Economist rejects fears of softening sales

CALGARY — Changing demographics will not lead to a softening of housing prices in Canada, says a report from a nationally known economist.

Benjamin Tal, Toronto-based senior economist for CIBC World Markets, says Canada housing markets will continue to be influenced by cyclical forces in the next two decades. “But it is our finding that the widely held fear of a softening in housing market activity and structural downward pressure on prices due to the changing Canadian demographic landscape is largely unsubstantiated,” he says in his report, Much Ado About Nothing: Canadian House Prices Not Based on Demographics Alone.

The resale housing sector must consider not only the change in population of a given age group, but also the level of housing activity by people in those age groups, he says. As an example, the economist says that first-time buyers ages 25 to 44 account for almost 68 per cent of all home purchases. But, he adds, that group will decline by 167,000 between now and 2026 — a “marginal decline that will not impact housing demand in any significant way.”

Without giving specific numbers, Tal says the largest population decline will be among those aged 45 to 54, a group, though, that only accounts for 12 per cent of housing activity. “Even that limited decline in housing demand will be partly offset by the strong increase in the age group 55 to 74 and its surprisingly high housing market activity,” he says. For this particular group, the main interest is recreational or investment property.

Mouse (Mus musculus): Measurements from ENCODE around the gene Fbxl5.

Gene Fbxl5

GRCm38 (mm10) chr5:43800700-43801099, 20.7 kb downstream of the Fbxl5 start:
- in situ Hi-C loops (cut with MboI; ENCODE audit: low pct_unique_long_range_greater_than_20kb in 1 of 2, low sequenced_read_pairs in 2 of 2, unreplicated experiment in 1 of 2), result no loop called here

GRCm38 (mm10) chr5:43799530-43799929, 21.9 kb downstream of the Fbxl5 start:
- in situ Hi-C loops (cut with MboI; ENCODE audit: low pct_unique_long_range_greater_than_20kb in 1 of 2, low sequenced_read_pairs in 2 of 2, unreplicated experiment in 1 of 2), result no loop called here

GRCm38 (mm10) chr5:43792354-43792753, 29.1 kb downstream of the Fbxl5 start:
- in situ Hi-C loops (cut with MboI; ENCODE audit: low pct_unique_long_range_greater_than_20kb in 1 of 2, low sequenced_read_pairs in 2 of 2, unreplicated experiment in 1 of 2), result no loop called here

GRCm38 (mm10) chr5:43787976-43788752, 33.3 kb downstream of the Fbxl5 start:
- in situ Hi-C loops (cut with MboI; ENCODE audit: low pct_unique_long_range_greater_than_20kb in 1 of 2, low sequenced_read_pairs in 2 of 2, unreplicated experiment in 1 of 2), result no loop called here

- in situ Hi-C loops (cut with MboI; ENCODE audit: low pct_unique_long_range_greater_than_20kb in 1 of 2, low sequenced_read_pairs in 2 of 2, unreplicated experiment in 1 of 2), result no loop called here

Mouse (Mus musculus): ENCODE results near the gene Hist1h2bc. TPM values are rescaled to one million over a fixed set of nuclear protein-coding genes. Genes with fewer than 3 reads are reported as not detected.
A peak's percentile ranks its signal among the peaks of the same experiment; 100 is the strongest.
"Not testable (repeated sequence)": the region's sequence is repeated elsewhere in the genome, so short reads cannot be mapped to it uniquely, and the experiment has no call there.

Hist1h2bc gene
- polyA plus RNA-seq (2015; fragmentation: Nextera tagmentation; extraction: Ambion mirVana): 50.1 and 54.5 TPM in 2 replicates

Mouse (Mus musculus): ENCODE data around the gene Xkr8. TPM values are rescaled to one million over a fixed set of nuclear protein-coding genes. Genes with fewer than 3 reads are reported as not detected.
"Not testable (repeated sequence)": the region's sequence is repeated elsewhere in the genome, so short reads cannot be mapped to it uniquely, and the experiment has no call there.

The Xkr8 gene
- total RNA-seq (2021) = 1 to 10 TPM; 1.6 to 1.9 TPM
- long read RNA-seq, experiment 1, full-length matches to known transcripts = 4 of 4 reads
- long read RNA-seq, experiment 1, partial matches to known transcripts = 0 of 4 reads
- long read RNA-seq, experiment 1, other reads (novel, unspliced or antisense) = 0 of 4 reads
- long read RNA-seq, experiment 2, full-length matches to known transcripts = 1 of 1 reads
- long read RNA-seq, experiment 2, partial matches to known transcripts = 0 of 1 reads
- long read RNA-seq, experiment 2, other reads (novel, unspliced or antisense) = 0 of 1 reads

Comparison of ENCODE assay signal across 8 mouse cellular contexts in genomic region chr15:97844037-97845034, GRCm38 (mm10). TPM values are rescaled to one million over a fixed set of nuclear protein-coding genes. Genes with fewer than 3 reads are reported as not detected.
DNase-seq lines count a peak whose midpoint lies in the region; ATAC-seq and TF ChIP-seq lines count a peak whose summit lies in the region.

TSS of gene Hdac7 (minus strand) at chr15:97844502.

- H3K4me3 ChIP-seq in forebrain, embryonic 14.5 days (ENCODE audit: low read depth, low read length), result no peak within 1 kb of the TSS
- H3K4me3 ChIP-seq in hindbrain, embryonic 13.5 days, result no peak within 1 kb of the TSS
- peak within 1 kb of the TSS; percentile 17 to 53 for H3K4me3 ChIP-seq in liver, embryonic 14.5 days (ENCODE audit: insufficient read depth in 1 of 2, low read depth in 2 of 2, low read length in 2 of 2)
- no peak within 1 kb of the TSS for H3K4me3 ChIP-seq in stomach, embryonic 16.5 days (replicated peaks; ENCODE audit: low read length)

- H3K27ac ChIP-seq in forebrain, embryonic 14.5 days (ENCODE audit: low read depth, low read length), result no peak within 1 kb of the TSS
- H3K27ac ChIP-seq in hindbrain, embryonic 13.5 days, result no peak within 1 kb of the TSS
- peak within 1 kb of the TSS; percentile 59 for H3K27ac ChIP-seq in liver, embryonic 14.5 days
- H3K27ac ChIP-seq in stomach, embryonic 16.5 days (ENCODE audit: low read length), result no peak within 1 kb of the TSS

Tal expects the number of people downsizing their homes will increase, but it won’t be as pronounced as has been expected by some industry watchers. Many baby boomers will stay in their current homes, he says, adding that in the last six years, fewer than a third of Canadians between 55 and 75 have moved. “What’s more, this low proportion might be even lower in the coming 20 years as those baby-boomers have more financial assets and are generally in better health than their parents,” he says.

Although the boomers who do downsize will create more demand for condominiums, Tal says they shouldn’t expect any significant price increases. “Even if we assume that a full one-third of Canadians aged 55 to 75 will move into multifamily housing, this means that on an annual basis builders will have to increase supply by 14,000 units from the previous cycle (1987-2006) in order to eliminate all the potential price impact on that extra demand,” Tal says.

Given the strength of demand for condos and the number of developments under construction or planned for the near future, another 14,000 starts is possible, he says.

CanWest New Service.

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Published in: on June 7, 2007 at 5:19 pm  Leave a Comment